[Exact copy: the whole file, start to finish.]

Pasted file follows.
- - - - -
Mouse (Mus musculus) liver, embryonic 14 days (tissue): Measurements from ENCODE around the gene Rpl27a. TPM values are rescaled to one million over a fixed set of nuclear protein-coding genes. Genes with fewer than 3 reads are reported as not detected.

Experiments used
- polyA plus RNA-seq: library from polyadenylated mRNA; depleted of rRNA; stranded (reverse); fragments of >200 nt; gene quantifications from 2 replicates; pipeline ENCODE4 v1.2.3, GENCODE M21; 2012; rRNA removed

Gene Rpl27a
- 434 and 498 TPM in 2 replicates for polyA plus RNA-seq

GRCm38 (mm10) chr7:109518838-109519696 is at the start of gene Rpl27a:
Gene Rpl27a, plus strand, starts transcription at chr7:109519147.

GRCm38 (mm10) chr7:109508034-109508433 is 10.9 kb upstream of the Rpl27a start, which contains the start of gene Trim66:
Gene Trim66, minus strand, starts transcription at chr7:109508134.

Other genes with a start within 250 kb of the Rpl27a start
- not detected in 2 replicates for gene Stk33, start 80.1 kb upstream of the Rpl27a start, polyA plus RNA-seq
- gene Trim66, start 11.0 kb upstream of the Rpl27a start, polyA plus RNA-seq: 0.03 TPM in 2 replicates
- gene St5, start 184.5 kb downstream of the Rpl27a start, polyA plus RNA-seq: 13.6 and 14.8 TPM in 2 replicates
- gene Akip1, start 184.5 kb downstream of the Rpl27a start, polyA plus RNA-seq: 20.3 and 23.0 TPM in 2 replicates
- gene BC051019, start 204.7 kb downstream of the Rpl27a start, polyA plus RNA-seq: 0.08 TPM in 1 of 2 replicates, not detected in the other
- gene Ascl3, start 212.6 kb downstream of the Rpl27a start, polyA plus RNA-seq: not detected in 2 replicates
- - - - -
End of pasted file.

Mouse (Mus musculus) liver, embryonic 14 days (tissue): Measurements from ENCODE around the gene Rpl27a. TPM values are rescaled to one million over a fixed set of nuclear protein-coding genes. Genes with fewer than 3 reads are reported as not detected.

Experiments used
- polyA plus RNA-seq: library from polyadenylated mRNA; depleted of rRNA; stranded (reverse); fragments of >200 nt; gene quantifications from 2 replicates; pipeline ENCODE4 v1.2.3, GENCODE M21; 2012; rRNA removed

Gene Rpl27a
- 434 and 498 TPM in 2 replicates for polyA plus RNA-seq

GRCm38 (mm10) chr7:109518838-109519696 is at the start of gene Rpl27a:
Gene Rpl27a, plus strand, starts transcription at chr7:109519147.

GRCm38 (mm10) chr7:109508034-109508433 is 10.9 kb upstream of the Rpl27a start, which contains the start of gene Trim66:
Gene Trim66, minus strand, starts transcription at chr7:109508134.

Other genes with a start within 250 kb of the Rpl27a start
- not detected in 2 replicates for gene Stk33, start 80.1 kb upstream of the Rpl27a start, polyA plus RNA-seq
- gene Trim66, start 11.0 kb upstream of the Rpl27a start, polyA plus RNA-seq: 0.03 TPM in 2 replicates
- gene St5, start 184.5 kb downstream of the Rpl27a start, polyA plus RNA-seq: 13.6 and 14.8 TPM in 2 replicates
- gene Akip1, start 184.5 kb downstream of the Rpl27a start, polyA plus RNA-seq: 20.3 and 23.0 TPM in 2 replicates
- gene BC051019, start 204.7 kb downstream of the Rpl27a start, polyA plus RNA-seq: 0.08 TPM in 1 of 2 replicates, not detected in the other
- gene Ascl3, start 212.6 kb downstream of the Rpl27a start, polyA plus RNA-seq: not detected in 2 replicates